Moral Debunking Of Existential Garden Through Aesthetic Debauchery Of The Artistic Form – Chaim Soutine And Human World

    Soutine is “artiste maudit”, the artist laboring under a curse. He is the perfect prototype of the irremediable luck of adaptation, which places individual and his instinct in opposition to every aspect of his surroundings.
    Raimond Cogniat, “Soutine”, Crown Publishers, Inc., New York, 1973, p. 6

    Soutine’s paintings, with their vivid colors and painful ruthlessness, have the brilliance and intensity. They must be regarded as mystical windows.
    Raimond Cogniat, Ibid, p. 68

    The violence of Soutine’s expressionism…, his savage style in depicting interlacing trees battling furiously against the wind.
    Raimond Cogniat, Ibid, p. 68, 77

    Soutine’s landscapes and subject studies are painted with thick paint in impassionate brush strokes which seem to carve the forms into being… Soutine did at least four large paintings from the carcass of a steer which he bought and kept in his studio. As the steer putrefied and reds changed to greens and browns, he paid a model to sit and fan away the flies that covered it. He also bought blood to freshen up the color. When complaints from neighbors brought the police Soutine argued that art was more important than hygiene.
    Trewin Copplestone, “Modern Art”, Exeter Books, New York, 1985, p. 149, 154
    _________________
    […]
    The poetic madness of lips
    is enough to make vineyards
    move vomiting
    the lava of hate.
    And your daughters will be hookers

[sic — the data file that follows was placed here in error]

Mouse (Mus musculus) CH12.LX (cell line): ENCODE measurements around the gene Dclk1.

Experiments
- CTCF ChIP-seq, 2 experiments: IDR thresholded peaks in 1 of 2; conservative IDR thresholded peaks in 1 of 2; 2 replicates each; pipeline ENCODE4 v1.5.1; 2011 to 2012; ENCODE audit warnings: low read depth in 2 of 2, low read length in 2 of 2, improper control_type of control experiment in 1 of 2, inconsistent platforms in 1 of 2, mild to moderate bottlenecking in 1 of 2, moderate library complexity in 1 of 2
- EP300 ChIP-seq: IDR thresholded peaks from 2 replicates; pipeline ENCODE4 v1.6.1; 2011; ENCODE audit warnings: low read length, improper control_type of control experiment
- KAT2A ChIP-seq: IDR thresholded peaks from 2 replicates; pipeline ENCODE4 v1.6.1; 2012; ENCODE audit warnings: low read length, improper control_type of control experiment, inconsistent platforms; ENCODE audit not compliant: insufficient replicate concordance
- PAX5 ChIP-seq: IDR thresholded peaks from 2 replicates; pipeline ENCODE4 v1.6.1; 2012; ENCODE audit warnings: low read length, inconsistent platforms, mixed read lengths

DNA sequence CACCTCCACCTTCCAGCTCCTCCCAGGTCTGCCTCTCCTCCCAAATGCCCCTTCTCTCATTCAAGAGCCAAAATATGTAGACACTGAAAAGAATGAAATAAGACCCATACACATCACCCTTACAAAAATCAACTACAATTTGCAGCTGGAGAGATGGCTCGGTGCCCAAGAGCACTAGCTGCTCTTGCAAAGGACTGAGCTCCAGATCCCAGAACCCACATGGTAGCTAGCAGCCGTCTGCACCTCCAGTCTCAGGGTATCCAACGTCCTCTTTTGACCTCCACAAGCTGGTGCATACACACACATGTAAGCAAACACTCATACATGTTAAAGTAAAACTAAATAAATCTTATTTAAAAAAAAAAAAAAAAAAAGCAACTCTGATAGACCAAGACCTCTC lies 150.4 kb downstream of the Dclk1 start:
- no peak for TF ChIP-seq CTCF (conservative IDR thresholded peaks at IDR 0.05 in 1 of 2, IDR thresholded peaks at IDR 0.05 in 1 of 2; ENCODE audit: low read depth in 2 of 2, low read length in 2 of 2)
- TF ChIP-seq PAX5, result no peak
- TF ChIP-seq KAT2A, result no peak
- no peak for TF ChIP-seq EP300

and your sons will be poets.

    […]
    You will not have a comfort, ants,
    on my blood.

    Marina Tsvetaeva, “The Poem of the Mountain”

    Chaim Soutine, “Return from School After he Storm”, 1939


    Chaim Soutine, “Children on the Road”, 1938

    Human beings are spoiled by their belief in god’s concern about human survival and prosperity. For this reason they form a prejudice that our environment as our eyes see it, is the space created by god for our needs and satisfactions. For us it’s completely alien to imagine that nature can have an autonomy from our wants and expectations and deserves our respect, if not reverie. We imply that how we see the world – with a naturalistic clarity, is, somehow, the objective, essential representation of reality, which leaves us free to calculate – what else we can get from our natural environment. In other words – nature is created for our sake.

    Soutine dares to challenge the human authoritatively consumptive view of the world, when people perceive nature as if it is inviting our attention, as if it is asking human race to do with it whatever it wants as the conqueror in front of a surrendered enemy.

    Indeed, what can be more peaceful, relaxed and refreshing than to be returning home from school (“Return From School After The Storm”, 1939) or be on the sandy road amidst the pasture in a sunny day (“Children on the Road”, 1938). But Soutine in these two paintings represents nature as not only completely independent from human needs and tastes but as a substance not even friendly to human beings – to human perception and human tastes, like mother’s breast can sometimes act as having disciplinarian intents towards a capricious baby. With Soutine’s landscapes we feel the stubborn power of nature resisting our not only visual expectations, but as with global warming even “rebelling” and endangering human security and comfort. It is, as if, Soutine already in the first half of the 20th century predicted nature’s severe response to our specie’s complacent and gluttonous greed, and depicted nature’s reaction as sometimes full of animosity and even menacingly dangerous.